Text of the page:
There are magazines that niche and those that tend to overdo it. Some call themselves family magazines because they are not sure about who is reading them and market research costs money. It's that inaccurate story which they take to advertisers who retort by asking, 'can we place the new ad for a BMW M3?' to which they are met with a reluctant, 'I guess so'.

Now HYPE magazine has no time to throw the net but chooses to fish the stormy seas using a rod and bait. Even when they go for sardines they still deploy bait. Don't be fooled, theirs is not catch-and-release, they play for keeps. Brave enough for them to claim, SOUTH AFRICA'S ONLY HIP HOP MAGAZINE. Short sightness perhaps if one thinks about the copycat enterpreneur spirit of hundreds of folks who can easily access funding from Media Diversity Development Agency, Industrial Development Corporation or Empowerment Fund to start their own hip hop magazine and call it WAY TOO DEEP or WTP. In this event HYPE will have to rework their slogan.
But interesting enough, HYPE is not really all hype and no smell. When Nirvana sang 'smells like teen spirit', HYPE smells like hip hop and tastes like what MOBB DEEP's Havoc said, 'beef/ what?/ i overcooked that dish'. Actually HYPE, or the issue under review (Feb/Mar'07) smells like meat-balls. Maybe again Prodigy this time would rhyme, 'meat-balls/ what?/ i wrapped and sold that meal'. Okay, down to the nitty-gritty.
HYPE, which prides itself of being 'bigger than hip hop' is edited by a music producer of serious note, Mizi, which should be encouraging to cats who want their underground venom to be compiled in the ever-thought-provoking CD that accompanies all six issues of the mag. Mizi, to the uninitiated worked on production with artists such as Tumi and Zubz (he confesses on page 17). Even before being exposed to this information one cat looked at the editor's picture and commented, 'he looks like an emcee'. Well, I don't know what an emcee looks like, especially when you have Tumi (minus The Volume), Tuks, HipHopPantsula, Damola and Mo'lemi looking like the kasi guluvas who you usually find chilling over a phat blunt and trading Tales from the Crypt.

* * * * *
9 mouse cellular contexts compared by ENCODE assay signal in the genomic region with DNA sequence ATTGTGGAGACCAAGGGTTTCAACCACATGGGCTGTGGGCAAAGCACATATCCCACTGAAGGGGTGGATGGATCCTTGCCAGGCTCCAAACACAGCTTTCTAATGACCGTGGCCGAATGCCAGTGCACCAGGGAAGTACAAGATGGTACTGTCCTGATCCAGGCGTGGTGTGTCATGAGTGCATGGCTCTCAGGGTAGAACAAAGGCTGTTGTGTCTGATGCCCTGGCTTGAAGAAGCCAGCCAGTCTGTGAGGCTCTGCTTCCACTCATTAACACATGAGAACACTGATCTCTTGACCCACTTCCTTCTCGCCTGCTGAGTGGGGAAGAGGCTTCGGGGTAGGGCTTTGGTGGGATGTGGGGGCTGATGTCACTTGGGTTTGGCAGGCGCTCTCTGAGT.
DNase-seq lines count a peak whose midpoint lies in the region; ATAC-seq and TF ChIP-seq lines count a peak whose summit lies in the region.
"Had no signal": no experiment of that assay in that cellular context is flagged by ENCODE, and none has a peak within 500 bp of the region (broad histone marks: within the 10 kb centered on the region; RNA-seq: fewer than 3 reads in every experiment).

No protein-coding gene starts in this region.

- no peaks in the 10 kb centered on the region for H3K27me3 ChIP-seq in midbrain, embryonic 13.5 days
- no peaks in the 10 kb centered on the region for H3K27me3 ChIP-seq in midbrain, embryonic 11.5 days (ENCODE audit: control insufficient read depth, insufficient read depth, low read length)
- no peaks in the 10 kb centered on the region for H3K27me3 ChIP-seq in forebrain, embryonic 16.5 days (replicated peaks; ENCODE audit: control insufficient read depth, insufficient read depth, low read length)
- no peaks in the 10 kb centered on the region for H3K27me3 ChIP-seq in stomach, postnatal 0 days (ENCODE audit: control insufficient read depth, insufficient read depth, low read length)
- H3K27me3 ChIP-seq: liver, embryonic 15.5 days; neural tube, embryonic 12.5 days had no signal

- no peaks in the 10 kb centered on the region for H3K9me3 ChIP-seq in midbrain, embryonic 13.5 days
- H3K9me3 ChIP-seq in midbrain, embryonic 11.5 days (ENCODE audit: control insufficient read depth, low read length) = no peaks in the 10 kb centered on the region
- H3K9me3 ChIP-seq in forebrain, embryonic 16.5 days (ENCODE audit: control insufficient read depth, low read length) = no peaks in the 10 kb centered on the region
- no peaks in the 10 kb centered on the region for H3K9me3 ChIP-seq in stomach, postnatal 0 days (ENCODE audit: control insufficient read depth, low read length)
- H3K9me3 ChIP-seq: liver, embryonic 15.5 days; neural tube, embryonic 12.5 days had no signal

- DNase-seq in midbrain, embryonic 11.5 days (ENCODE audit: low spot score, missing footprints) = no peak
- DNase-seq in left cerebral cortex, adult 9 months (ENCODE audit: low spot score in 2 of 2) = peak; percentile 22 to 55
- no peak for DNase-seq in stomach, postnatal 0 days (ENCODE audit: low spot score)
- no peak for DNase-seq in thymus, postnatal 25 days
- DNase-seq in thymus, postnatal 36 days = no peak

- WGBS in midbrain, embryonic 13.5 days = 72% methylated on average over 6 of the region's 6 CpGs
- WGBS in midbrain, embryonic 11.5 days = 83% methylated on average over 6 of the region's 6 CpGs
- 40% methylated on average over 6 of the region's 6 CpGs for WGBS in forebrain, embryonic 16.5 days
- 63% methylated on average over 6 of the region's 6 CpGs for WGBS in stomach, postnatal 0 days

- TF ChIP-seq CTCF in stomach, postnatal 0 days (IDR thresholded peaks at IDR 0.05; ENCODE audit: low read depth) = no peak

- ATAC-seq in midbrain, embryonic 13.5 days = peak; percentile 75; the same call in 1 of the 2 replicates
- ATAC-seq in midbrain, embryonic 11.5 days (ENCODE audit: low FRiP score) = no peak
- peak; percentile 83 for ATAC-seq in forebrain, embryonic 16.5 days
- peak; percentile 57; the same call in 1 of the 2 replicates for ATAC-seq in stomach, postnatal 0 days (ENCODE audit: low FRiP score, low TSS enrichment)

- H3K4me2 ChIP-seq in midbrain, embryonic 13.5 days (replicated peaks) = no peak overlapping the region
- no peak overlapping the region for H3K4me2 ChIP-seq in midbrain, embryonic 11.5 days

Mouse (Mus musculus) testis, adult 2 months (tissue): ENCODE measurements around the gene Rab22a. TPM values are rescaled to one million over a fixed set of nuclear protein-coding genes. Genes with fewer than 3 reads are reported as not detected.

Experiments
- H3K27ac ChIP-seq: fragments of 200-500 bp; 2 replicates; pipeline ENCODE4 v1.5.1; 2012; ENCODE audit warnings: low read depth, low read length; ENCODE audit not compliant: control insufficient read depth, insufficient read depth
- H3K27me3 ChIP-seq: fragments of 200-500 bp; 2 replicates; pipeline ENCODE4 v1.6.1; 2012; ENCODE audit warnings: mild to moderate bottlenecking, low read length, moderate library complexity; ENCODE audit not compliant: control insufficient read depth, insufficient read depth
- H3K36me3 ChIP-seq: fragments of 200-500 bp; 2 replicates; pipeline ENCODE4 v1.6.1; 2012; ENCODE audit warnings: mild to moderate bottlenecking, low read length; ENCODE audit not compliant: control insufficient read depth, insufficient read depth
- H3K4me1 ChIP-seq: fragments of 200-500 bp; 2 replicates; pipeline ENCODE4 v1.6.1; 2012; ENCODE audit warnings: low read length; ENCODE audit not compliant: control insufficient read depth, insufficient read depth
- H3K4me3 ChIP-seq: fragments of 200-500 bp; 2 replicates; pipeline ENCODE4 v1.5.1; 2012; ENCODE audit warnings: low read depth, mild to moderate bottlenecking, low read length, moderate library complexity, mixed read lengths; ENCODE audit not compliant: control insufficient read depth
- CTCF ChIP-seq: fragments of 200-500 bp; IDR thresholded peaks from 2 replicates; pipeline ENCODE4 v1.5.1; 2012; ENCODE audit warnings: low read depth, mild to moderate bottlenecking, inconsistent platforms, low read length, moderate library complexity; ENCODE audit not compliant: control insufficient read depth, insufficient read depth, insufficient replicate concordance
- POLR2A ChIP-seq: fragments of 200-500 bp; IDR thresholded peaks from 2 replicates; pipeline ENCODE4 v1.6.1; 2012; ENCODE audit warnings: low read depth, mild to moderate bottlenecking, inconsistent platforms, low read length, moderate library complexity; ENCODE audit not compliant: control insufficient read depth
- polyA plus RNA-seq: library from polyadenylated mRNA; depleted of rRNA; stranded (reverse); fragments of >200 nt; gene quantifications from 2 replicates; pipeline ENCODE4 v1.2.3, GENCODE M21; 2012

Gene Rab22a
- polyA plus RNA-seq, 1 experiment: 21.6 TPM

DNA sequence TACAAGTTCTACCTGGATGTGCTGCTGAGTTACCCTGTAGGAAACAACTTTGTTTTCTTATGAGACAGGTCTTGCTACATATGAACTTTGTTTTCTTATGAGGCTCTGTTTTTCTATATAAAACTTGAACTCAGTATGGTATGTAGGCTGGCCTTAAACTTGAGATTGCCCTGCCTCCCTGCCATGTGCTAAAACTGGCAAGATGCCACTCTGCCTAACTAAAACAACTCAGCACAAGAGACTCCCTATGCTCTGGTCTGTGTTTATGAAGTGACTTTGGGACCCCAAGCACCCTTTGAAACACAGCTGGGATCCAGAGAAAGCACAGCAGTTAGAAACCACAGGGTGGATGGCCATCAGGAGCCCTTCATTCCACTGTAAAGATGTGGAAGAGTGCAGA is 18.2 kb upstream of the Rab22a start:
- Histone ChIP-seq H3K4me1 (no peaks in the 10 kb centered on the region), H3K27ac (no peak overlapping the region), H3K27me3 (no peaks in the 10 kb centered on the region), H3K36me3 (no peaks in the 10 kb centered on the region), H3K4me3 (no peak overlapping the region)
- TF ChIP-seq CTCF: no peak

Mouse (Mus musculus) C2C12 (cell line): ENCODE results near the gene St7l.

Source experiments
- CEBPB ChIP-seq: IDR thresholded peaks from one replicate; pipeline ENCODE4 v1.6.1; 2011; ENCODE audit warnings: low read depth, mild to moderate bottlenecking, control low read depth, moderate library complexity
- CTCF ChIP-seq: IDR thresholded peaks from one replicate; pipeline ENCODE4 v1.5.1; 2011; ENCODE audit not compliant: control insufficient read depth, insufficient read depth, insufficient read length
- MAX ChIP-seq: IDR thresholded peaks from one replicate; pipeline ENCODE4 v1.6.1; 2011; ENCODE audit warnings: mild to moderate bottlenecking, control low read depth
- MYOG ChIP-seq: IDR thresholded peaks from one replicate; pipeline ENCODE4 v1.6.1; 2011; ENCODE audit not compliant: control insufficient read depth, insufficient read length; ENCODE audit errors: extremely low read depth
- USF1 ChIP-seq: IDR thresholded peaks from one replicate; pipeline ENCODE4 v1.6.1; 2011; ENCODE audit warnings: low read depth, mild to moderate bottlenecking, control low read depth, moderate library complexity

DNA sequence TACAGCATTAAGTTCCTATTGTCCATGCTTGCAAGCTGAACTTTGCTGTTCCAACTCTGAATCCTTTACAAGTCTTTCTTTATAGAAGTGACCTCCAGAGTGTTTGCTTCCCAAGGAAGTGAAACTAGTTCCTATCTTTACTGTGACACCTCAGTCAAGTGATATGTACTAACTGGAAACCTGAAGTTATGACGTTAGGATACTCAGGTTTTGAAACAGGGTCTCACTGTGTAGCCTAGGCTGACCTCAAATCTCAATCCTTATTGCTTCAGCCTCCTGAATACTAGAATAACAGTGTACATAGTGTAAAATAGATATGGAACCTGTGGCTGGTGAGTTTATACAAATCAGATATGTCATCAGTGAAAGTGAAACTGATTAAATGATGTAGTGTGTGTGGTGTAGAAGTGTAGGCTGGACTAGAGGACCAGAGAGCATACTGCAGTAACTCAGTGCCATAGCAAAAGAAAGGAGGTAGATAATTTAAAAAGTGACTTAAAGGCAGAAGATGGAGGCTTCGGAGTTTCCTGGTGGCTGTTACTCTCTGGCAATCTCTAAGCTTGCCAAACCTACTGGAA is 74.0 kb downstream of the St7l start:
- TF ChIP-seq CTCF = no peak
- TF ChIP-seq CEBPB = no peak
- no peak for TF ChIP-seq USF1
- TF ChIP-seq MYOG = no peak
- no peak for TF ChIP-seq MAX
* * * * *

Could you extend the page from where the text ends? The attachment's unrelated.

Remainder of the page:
Some cats then told me that an emcee looks like Zubz, Proverb, Trusenz and Middle Finga - that promisemaker look. Okay, you need a cap or sporty, baggy jeans, an oversize T-shirt and bling, or something related to glamour- they told me. When I questioned 'why bling?', whereas underground cats should be consious of the millions of blood diamonds in circulation today and should shy away from portraying a nouvre riche image while they are still hustling tapes from the boot of a Peugeot 404, they said 'even the hardest street disciple sang, 'Africans pick diamonds out of dark caves/ now we wear 'em on our necks/ just so we can light up the stage'. Alright I surrender, but I still say it ain't cool even though The Game (on the cover of HYPE)'s got diamond studs.
Back to HYPE. I usually don't give first prizes and I'm not going to start now. HYPE, out of five gets four mikes. And here are my reasons even though I owe them to nobody. Credit should be granted to the former editor Fungayi Kanyuchi for having stood strong even at the time when everybody was looking down on hip hop and its future. It's not easy to pioneer any concept and pass over a healthy torch to your predecessor (ask Zimbabwean president Robert Mugabe), and for that - four mikes. Same credit should go to cats like Amu, Ramesh, Spex, Selwyn, Proverb, Zubz and those Rage (Outrageous Records) visionaries (Kutlwano and the crew) for sticking with a genre that the majors gave zero chance to succeed while their overseas bottom lines were lined with hip hop generated revenue. What they were actually saying was that 'you people can't outrhyme the cats in the United States of America'. Going through the Feb/Mar'07 issue of HYPE, I can stand ontop of the torch held by Liberty (statue) and proclaim, 'people in the Bronx, Harlem, Yonkers, Brooklyn, Staten Island and the West Coast, bring it on, don't forget them Dirty South niggas'